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Buckcherry's confession: It's not a sin to rock and party all night long

Buckcherry performs before the diehards up front during their headlining gig Friday night at the Aztec Theatre.
Buckcherry performs before the diehards up front during their headlining gig Friday night at the Aztec Theatre.
JAY NANDA / San Antonio Metal Music Examiner

Buckcherry @Aztec Theatre

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There were multiple reasons for Buckcherry and fans to celebrate Friday night's gig at the Aztec Theatre:

Buckcherry vocalist Josh Todd has the crowd sing along Friday night at the Aztec Theatre.
Buckcherry vocalist Josh Todd has the crowd sing along Friday night at the Aztec Theatre.
JAY NANDA / San Antonio Metal Music Examiner
  • The concert marked the band's 300th show on its Confessions tour.
  • It marked a homecoming for drummer Xavier Muriel, who was born in the Alamo City.

But by relegating the former reason to a quick mention by vocalist Josh Todd and the latter strictly to an unfurling of the Texas flag by Muriel (see slideshow above), Buckcherry kept the primary cause for partying to the bare basics -- putting on a good Rock N' Roll show.

The concert took place during the middle of San Antonio's annual city-wide Fiesta festivities, but it wasn't an official Fiesta event. That was a signal that the advance tickets sold of 500 -- a figure acknowledged by the Aztec's media relations spokesman -- was not truly indicative of a typical South Texas Buckcherry crowd. For example, Buckcherry played to several thousand while headlining the 2012 Fiesta Oyster Bake at St. Mary's University (SAMME coverage in blue at bottom). And with this year's Fiesta being increased to 18 days from the usual 11 days so as not to conflict with Easter, there was no shortage of partying options to be had around the city Friday night.

But Buckcherry's ability to rock and party in its own right cannot be questioned. And the enthusiastic patrons on the general admission floor, plus those standing in the two lower-level sections and stationed in the upper balconies, ate it up.

Given the milestone of No. 300 and the abundance of solid songs on the Confessions CD, it was surprising that Buckcherry only played two tunes from that album: "Gluttony" and "Water." And those were not unveiled until the middle of the 80-minute set. But opening with 1999 track Lit Up is never a bad choice, and that provided the perfect fuel to an evening that was about to heat up.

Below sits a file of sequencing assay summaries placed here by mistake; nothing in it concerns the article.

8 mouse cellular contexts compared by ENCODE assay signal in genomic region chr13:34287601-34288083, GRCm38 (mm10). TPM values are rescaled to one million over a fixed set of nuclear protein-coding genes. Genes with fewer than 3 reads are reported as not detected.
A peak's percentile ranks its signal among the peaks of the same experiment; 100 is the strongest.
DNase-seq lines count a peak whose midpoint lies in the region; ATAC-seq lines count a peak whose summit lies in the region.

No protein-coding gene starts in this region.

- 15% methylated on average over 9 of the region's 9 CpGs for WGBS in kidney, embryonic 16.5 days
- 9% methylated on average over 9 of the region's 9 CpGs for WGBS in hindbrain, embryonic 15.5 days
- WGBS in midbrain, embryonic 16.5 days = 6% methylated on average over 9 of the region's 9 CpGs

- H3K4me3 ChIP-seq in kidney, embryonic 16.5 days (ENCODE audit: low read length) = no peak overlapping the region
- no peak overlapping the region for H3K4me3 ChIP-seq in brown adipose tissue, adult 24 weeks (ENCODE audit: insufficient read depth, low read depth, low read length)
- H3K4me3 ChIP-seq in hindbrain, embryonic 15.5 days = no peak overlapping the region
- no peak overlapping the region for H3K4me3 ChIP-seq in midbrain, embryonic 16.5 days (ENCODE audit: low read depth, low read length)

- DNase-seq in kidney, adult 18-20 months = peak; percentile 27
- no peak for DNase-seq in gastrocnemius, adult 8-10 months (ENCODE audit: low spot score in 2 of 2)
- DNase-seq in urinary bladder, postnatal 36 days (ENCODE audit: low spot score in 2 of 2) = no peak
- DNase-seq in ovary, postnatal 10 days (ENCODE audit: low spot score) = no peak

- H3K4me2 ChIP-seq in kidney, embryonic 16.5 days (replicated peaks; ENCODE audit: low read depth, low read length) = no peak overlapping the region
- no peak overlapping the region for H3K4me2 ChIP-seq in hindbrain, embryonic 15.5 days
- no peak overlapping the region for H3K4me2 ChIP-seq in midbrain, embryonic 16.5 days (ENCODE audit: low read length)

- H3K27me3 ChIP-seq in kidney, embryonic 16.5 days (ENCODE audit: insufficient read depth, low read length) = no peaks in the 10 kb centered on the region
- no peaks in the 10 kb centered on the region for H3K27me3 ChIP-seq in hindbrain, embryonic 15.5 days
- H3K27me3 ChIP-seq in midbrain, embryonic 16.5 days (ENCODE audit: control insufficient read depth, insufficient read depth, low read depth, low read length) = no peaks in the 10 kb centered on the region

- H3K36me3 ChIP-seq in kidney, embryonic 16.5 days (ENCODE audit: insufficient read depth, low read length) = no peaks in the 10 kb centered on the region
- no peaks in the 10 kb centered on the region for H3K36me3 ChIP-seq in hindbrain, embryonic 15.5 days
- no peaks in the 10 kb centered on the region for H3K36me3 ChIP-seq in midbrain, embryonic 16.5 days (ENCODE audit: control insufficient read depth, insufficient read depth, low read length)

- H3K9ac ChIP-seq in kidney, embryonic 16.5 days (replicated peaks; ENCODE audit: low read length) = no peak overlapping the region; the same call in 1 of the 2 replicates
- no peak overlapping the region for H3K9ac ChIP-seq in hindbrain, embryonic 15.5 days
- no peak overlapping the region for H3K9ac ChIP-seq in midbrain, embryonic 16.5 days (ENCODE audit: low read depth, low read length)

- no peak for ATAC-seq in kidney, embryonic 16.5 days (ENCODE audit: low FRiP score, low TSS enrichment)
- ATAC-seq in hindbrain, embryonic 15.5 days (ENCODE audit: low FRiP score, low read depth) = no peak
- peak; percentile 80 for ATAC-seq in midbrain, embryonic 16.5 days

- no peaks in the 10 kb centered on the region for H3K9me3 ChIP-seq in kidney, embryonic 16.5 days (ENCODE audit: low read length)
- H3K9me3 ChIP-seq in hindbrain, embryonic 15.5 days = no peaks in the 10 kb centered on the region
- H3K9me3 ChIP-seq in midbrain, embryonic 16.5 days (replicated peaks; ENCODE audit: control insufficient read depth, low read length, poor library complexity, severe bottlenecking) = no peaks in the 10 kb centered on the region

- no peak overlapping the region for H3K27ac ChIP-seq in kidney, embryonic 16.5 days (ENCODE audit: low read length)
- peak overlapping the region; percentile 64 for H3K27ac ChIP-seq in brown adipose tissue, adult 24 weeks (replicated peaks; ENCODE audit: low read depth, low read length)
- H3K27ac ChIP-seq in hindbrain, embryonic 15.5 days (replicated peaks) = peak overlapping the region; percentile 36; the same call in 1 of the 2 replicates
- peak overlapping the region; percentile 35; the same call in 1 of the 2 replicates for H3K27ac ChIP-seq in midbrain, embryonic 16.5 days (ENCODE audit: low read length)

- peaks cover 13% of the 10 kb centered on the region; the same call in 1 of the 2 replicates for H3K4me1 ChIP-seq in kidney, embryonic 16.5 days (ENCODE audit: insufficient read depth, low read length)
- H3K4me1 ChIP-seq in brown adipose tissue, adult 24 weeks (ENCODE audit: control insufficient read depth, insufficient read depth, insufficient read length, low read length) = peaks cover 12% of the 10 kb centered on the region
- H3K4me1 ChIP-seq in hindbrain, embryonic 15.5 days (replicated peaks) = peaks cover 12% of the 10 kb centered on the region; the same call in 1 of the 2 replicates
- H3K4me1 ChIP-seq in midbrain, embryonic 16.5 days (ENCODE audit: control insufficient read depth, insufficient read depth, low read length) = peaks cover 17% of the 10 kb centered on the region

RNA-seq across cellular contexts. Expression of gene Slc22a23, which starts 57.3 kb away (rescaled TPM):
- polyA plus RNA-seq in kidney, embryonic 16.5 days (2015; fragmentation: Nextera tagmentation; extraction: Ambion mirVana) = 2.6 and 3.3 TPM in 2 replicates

The night began with a pair of bands that couldn't have differed much more in style from Buckcherry's. Direct support act The Virginmarys evoked sounds and images of a college music punk/alternative band, and not just because the singer resembled Green Day's Billie Joe Armstrong. First opener Exilia was touring in support of its sixth album. Frontwoman Masha and her band roared and played their hearts out for roughly 30 minutes to a crowd that was unsuspecting given that Exilia was not listed on tickets or on any advance promotional material. But the group won over its share of fans, particularly those who met them at the merch table and wanted to get more familiar with the members.

Buckcherry's most recent visits included not only the 2012 Oyster Bake but also a December 2009 date opening for KISS at the Erwin Center in Austin. Neither the family-friendly Bake nor opening-arena slot for the long-time legends afforded complete freedom for Buckcherry in terms of songs played or stage show. As a result, Friday's headlining slot, while smaller in numbers than those gigs, provided the chance to hear raunchy tunes Porno Star and encore closer Too Drunk (see setlist in slideshow). For the finale, Todd donned an N.W.A. hat and playfully stumbled around the stage in all his topless tattooed glory. All members, including fill-in bassist Kelly Lemieux -- currently replacing the departed Jimmy Ashhurst -- genuinely had a good time playing alongside one another, bantering with fans and rocking out to tunes spanning their career.

Credit the group for not being predictable by saving its biggest smash single, 2006's Crazy Bitch, for the end of the night. Rather, the tune ended the regular portion of the set prior to the two encores and included a lengthy jam session. That came after Todd introduced the song by regaling the audience with a history lesson of sorts regarding men, women and the natural act of copulation -- with a vulgar twist, of course.

If you left after the song thinking that it marked the end of the show, think again. Buckcherry unveiled a forthcoming song for its first encore, entitled Say F--- It, which Todd announced will be part of a new EP in June.

Although personal favorites such as So Far, Next 2 You, Broken Glass, and new offerings Sloth and Envy were omitted, Buckcherry mixed things up fairly nicely from previous San Antonio shows.

More importantly, it was good to see that the band hasn't allowed the mega-success of Crazy Bitch to result in the type of nowhere-to-go-from-here-but-down path that has befallen other big-hit groups. Buckcherry's three recent albums, in particular Confessions and All Night Long, gel well with its older music and help ensure that the guys have plenty of material that more than complements their most popular song, as opposed to fans waiting impatiently for them to play it.

As long as Buckcherry continues to churn out solid tunes and express the type of enthusiasm doing so that band members displayed Friday, there should be plenty more nights where they can go all night long. If you're a fan of rock music and lively performances, that can only be a good thing.

For more of the SAMME's Buckcherry coverage, click on the "Suggested" links in blue below. For a November 2009 interview with guitarist Keith Nelson, click here.

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